Strategy needed ‘to tackle Covid disinformation in migrant communities’

An Oireachtas committee heard on Tuesday that the Irish immigration system suffers from too much bureaucracy.
Strategy needed ‘to tackle Covid disinformation in migrant communities’

By Dominic McGrath, PA

The Government must develop a strategy to tackle Covid-19 disinformation among migrant communities, an Oireachtas committee has heard.

Brian Killoran, chief executive of the Immigrant Council of Ireland, told the Joint Committee on Children and Equality that there were “deficiencies” in the provision of health and vaccine information to migrant communities.

“This issue is not just one of information, but of challenging disinformation within sections of migrant communities,” he told TDs and senators.

He called for a Government strategy that “directly engages migrants at grassroots levels, with migrant-led organisations, leaders and migrant-relevant media being targeted to address the shortfalls in the communication strategy of the last two years”.

The issue is just one of many facing migrant communities in Ireland, TDs and senators heard on Tuesday.

The committee meeting came only days after the Government announced a new scheme that will allow up to 17,000 undocumented people, including up to 3,000 children, to live in Ireland and regularise their residency status.

The scheme will open to all undocumented migrants who have spent four years living in the country without an immigration permission, or three years in the case of those with children.

Mr Killoran called it an “incredibly important thing for Ireland to do”.

But he said: “Undocumented migration is just something that is an element of every immigration system in the world.

“The fact remains that, 12 months after the scheme, undocumented migration will still be an issue for some in Ireland.”

He said the country needed to think about how it can, into the future, keep bringing undocumented migrants back into the immigration system.

Politicians heard that longstanding problems within the Irish immigration system had only been worsened by the pandemic.

Irish migrants scheme
Campaigners at Government Buildings in Dublin after the news that up to 17,000 undocumented migrants will be able to regularise their status (Cate McCurry/PA)

Sister Breege Keenan, project lead at Crosscare Refugee Services, told the committee that staff in all state bodies require inter-cultural training to ensure that they are able to work with people from all backgrounds.

She also said that interpreting services need to be “readily” available to anyone accessing state agencies, and said the move online of many services had posed difficulties for some migrant communities.

“To give an example – a refugee received a phone call from an official who told her quite simply ‘If you found a job and were working you would not be depressed’.”

Sister Keenan said the Department of Justice and local councils do not appear to employ interpreter services, and the charity had seen evidence of families being split across emergency accommodation.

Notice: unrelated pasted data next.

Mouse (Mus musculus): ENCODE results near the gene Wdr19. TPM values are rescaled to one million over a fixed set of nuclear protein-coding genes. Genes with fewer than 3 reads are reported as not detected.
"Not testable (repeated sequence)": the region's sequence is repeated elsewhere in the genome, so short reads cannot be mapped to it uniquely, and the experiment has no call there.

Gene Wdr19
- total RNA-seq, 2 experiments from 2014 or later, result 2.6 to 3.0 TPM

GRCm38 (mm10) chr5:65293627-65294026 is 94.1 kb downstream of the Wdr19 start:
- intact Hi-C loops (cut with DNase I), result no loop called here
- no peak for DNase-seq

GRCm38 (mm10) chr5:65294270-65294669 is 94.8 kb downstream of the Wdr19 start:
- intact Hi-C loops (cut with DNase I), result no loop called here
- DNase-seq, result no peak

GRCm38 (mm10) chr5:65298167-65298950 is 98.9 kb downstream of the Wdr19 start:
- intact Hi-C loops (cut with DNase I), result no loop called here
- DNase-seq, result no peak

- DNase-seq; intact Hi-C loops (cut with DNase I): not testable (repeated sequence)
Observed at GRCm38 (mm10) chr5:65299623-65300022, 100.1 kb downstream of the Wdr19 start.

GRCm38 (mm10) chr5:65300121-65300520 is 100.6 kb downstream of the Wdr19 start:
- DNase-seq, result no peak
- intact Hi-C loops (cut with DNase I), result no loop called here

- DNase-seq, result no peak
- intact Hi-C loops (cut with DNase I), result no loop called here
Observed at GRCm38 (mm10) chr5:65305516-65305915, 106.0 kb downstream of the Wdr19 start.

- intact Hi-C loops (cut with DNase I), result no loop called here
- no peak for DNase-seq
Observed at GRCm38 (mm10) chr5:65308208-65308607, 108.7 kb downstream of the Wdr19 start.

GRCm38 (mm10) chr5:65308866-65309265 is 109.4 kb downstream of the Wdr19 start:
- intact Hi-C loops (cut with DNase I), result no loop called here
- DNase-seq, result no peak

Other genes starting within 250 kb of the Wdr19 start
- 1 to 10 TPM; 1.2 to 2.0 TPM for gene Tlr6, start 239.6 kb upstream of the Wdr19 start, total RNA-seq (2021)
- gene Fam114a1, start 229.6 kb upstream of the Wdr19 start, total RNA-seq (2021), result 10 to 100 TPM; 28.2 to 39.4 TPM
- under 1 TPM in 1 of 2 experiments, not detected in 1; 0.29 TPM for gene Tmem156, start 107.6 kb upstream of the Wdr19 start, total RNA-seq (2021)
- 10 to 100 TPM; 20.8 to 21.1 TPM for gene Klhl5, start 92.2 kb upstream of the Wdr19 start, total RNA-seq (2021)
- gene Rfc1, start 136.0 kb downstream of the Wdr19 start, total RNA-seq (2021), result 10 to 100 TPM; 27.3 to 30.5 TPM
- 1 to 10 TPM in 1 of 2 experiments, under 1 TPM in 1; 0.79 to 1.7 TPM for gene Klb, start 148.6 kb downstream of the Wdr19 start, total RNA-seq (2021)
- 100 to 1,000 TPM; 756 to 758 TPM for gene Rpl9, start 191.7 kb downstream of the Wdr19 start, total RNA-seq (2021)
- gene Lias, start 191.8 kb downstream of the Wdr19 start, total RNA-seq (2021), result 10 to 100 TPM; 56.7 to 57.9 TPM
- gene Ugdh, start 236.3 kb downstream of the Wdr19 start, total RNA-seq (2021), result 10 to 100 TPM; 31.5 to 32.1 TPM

She called the latter development “concerning”.

The lack of interpretation resources was described as a recurring issue for people coming to Ireland, with both charities pointing to the need to learn from other countries and to encourage universities to offer degrees or diplomas in interpretation services.

“What we find is that there are quite a number of interpretative companies but there’s absolutely no training, and there’s nothing worse than to have an interpreter on the phone and you know they’re probably standing in a shopping centre, or they’re walking down the street, and you’re sitting with a woman that might be the victim of domestic violence,” Sister Keenan said.

Green Party TD Patrick Costello, who chaired the meeting, queried whether there was a danger that making interpretation services subject to a diploma or degree could “freeze” some people out of roles.

 

Both charities said that it was important to learn how other countries, with longer migration histories than Ireland, handle the issue.

Mr Killoran said that the closure of the Burgh Quay registration office in Dublin during the pandemic, as well as the closure of other offices across Ireland, continues to be an issue.

“Our services have seen people who have lost their job as their card had expired and their employer did not understand the situation.

“We have seen people interview for roles that they were successful in getting but could not take up as they could not convince an employer of the nature of their legal residence without a card.

“We have seen, repeatedly, people go to social welfare offices and be asked to produce a valid and in-date certificate of registration – something which it was impossible for them to do through no fault of their own. ”

He also lamented the “overly bureaucratic and paper-based nature of many of our immigration processes”.

Mr Killoran repeatedly said that many of the issues were administrative and could be solved without legislation or major reforms.

Too much of the system, he warned, relied on ministerial discretion.

“The introduction of appeals processes, as a regular occurrence within the immigration system, would deal with a lot of issues,” he told the committee.

“I think a lot of our immigration system was set up in the early 2000s when it was a high emphasis on rooting out fraud.

“I think that governing principle of taking every available opportunity to root out fraud does not translate at all into massive levels of detection of fraud.”

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